So think of me crawling on the floor of this big chain store and ask yourself, What’s wrong with this picture?We could argue all day about the reasons for fiction’s out-migration from the eye-level shelves — people have. We could marvel over the fact that Britney Spears is available at every checkout, while an American talent like William Gay or Randy DeVita or Eileen Pollack or Aryn Kyle (all of whom were among my final picks) labors in relative obscurity. We could, but let’s not. It’s almost beside the point, and besides — it hurts.

Instead, let us consider what the bottom shelf does to writers who still care, sometimes passionately, about the short story. What happens when he or she realizes that his or her audience is shrinking almost daily? Well, if the writer is worth his or her salt, he or she continues on nevertheless, because it’s what God or genetics (possibly they are the same) has decreed, or out of sheer stubbornness, or maybe because it’s such a kick to spin tales. Possibly a combination. And all that’s good.What’s not so good is that writers write for whatever audience is left. In too many cases, that audience happens to consist of other writers and would-be writers who are reading the various literary magazines (and The New Yorker, of course, the holy grail of the young fiction writer) not to be entertained but to get an idea of what sells there. And this kind of reading isn’t real reading, the kind where you just can’t wait to find out what happens next (think “Youth,” by Joseph Conrad, or “Big Blonde,” by Dorothy Parker). It’s more like copping-a-feel reading. There’s something yucky about it.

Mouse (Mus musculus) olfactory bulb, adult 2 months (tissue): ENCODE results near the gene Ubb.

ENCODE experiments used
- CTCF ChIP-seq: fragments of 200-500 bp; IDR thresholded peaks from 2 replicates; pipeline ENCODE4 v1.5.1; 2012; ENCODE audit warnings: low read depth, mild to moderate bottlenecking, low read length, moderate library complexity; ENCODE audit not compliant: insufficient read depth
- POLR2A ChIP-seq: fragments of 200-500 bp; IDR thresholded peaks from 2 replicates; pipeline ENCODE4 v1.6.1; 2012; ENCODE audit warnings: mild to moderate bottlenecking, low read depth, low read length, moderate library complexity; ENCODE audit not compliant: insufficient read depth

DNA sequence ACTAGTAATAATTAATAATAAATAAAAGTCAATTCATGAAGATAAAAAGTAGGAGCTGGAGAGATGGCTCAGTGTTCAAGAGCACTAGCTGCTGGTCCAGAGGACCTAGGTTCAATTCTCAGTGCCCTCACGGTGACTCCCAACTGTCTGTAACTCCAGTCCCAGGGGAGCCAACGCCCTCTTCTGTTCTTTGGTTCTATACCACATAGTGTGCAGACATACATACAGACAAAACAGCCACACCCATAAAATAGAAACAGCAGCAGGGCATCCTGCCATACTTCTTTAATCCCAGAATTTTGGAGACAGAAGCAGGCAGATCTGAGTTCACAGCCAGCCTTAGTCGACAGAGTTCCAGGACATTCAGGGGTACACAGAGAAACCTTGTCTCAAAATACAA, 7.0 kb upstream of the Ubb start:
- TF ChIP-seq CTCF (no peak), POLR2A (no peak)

Last year, I read scores of stories that felt ... not quite dead on the page, I won’t go that far, but airless, somehow, and self-referring. These stories felt show-offy rather than entertaining, self-important rather than interesting, guarded and self-conscious rather than gloriously open, and worst of all, written for editors and teachers rather than for readers. The chief reason for all this, I think, is that bottom shelf. It’s tough for writers to write (and editors to edit) when faced with a shrinking audience. Once, in the days of the old Saturday Evening Post, short fiction was a stadium act; now it can barely fill a coffeehouse and often performs in the company of nothing more than an acoustic guitar and a mouth organ. If the stories felt airless, why not? When circulation falters, the air in the room gets stale.